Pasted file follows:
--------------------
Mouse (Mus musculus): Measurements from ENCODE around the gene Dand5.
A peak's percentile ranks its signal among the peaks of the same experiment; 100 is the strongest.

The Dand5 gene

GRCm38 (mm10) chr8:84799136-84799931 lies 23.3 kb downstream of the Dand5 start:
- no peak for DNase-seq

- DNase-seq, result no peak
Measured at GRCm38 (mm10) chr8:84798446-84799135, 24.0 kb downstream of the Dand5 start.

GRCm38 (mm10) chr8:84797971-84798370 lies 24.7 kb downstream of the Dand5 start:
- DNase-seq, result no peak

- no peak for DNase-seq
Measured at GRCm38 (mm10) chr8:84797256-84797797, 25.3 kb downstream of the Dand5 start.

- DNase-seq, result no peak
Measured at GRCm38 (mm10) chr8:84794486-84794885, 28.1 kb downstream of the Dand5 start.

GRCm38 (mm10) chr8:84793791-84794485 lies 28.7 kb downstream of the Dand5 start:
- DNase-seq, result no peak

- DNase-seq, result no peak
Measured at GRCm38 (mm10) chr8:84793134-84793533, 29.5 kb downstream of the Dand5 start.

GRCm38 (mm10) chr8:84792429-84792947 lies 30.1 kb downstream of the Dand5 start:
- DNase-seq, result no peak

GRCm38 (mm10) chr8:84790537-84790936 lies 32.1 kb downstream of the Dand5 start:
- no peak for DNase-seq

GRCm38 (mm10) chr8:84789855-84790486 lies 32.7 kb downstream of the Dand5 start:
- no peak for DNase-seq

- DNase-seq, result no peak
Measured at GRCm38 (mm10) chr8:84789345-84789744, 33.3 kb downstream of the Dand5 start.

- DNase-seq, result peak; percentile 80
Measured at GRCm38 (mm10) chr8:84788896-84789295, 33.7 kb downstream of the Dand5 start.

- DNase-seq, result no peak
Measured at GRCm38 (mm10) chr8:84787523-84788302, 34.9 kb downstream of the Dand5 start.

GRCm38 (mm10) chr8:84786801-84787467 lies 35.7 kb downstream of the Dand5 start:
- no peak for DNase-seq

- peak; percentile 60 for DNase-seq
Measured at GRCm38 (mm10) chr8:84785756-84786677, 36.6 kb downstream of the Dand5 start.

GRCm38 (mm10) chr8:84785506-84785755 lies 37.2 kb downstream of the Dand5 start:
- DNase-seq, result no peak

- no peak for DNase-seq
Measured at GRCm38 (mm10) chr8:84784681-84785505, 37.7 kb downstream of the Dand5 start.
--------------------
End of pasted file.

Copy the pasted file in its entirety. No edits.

Mouse (Mus musculus): Measurements from ENCODE around the gene Dand5.
A peak's percentile ranks its signal among the peaks of the same experiment; 100 is the strongest.

The Dand5 gene

GRCm38 (mm10) chr8:84799136-84799931 lies 23.3 kb downstream of the Dand5 start:
- no peak for DNase-seq

- DNase-seq, result no peak
Measured at GRCm38 (mm10) chr8:84798446-84799135, 24.0 kb downstream of the Dand5 start.

GRCm38 (mm10) chr8:84797971-84798370 lies 24.7 kb downstream of the Dand5 start:
- DNase-seq, result no peak

- no peak for DNase-seq
Measured at GRCm38 (mm10) chr8:84797256-84797797, 25.3 kb downstream of the Dand5 start.

- DNase-seq, result no peak
Measured at GRCm38 (mm10) chr8:84794486-84794885, 28.1 kb downstream of the Dand5 start.

GRCm38 (mm10) chr8:84793791-84794485 lies 28.7 kb downstream of the Dand5 start:
- DNase-seq, result no peak

- DNase-seq, result no peak
Measured at GRCm38 (mm10) chr8:84793134-84793533, 29.5 kb downstream of the Dand5 start.

GRCm38 (mm10) chr8:84792429-84792947 lies 30.1 kb downstream of the Dand5 start:
- DNase-seq, result no peak

GRCm38 (mm10) chr8:84790537-84790936 lies 32.1 kb downstream of the Dand5 start:
- no peak for DNase-seq

GRCm38 (mm10) chr8:84789855-84790486 lies 32.7 kb downstream of the Dand5 start:
- no peak for DNase-seq

- DNase-seq, result no peak
Measured at GRCm38 (mm10) chr8:84789345-84789744, 33.3 kb downstream of the Dand5 start.

- DNase-seq, result peak; percentile 80
Measured at GRCm38 (mm10) chr8:84788896-84789295, 33.7 kb downstream of the Dand5 start.

- DNase-seq, result no peak
Measured at GRCm38 (mm10) chr8:84787523-84788302, 34.9 kb downstream of the Dand5 start.

GRCm38 (mm10) chr8:84786801-84787467 lies 35.7 kb downstream of the Dand5 start:
- no peak for DNase-seq

- peak; percentile 60 for DNase-seq
Measured at GRCm38 (mm10) chr8:84785756-84786677, 36.6 kb downstream of the Dand5 start.

GRCm38 (mm10) chr8:84785506-84785755 lies 37.2 kb downstream of the Dand5 start:
- DNase-seq, result no peak

- no peak for DNase-seq
Measured at GRCm38 (mm10) chr8:84784681-84785505, 37.7 kb downstream of the Dand5 start.